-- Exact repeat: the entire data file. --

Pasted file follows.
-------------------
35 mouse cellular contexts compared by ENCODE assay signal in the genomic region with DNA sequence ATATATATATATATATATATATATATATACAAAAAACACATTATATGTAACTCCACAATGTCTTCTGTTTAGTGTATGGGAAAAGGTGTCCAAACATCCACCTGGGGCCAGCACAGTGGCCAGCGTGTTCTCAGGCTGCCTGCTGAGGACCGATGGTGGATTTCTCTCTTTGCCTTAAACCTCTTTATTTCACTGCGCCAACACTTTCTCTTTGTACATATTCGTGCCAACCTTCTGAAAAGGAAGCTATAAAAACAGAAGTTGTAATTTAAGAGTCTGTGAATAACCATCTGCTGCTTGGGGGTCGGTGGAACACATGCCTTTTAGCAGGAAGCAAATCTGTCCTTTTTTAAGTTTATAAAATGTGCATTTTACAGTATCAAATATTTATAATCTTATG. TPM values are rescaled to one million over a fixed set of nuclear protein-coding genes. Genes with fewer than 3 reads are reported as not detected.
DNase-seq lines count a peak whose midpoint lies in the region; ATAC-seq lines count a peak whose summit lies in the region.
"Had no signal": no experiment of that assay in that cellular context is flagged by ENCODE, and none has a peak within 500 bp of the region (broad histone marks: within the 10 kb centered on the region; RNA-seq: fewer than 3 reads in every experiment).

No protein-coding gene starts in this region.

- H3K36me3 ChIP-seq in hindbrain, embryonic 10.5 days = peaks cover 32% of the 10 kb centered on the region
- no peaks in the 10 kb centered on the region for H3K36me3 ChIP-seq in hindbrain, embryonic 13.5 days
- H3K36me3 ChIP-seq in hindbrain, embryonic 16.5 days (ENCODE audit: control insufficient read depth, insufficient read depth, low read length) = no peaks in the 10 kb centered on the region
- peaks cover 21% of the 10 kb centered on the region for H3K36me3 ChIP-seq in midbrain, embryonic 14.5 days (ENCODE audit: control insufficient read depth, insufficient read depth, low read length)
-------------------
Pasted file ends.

35 mouse cellular contexts compared by ENCODE assay signal in the genomic region with DNA sequence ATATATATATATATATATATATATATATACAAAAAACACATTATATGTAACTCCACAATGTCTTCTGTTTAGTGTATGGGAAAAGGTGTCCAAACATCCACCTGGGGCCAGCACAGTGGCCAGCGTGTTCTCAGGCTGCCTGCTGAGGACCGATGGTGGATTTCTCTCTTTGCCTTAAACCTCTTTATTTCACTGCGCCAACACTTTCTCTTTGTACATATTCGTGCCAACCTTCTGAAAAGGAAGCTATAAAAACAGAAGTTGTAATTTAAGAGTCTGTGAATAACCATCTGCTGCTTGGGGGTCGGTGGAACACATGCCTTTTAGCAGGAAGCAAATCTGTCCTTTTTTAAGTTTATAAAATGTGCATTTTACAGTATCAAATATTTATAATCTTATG. TPM values are rescaled to one million over a fixed set of nuclear protein-coding genes. Genes with fewer than 3 reads are reported as not detected.
DNase-seq lines count a peak whose midpoint lies in the region; ATAC-seq lines count a peak whose summit lies in the region.
"Had no signal": no experiment of that assay in that cellular context is flagged by ENCODE, and none has a peak within 500 bp of the region (broad histone marks: within the 10 kb centered on the region; RNA-seq: fewer than 3 reads in every experiment).

No protein-coding gene starts in this region.

- H3K36me3 ChIP-seq in hindbrain, embryonic 10.5 days = peaks cover 32% of the 10 kb centered on the region
- no peaks in the 10 kb centered on the region for H3K36me3 ChIP-seq in hindbrain, embryonic 13.5 days
- H3K36me3 ChIP-seq in hindbrain, embryonic 16.5 days (ENCODE audit: control insufficient read depth, insufficient read depth, low read length) = no peaks in the 10 kb centered on the region
- peaks cover 21% of the 10 kb centered on the region for H3K36me3 ChIP-seq in midbrain, embryonic 14.5 days (ENCODE audit: control insufficient read depth, insufficient read depth, low read length)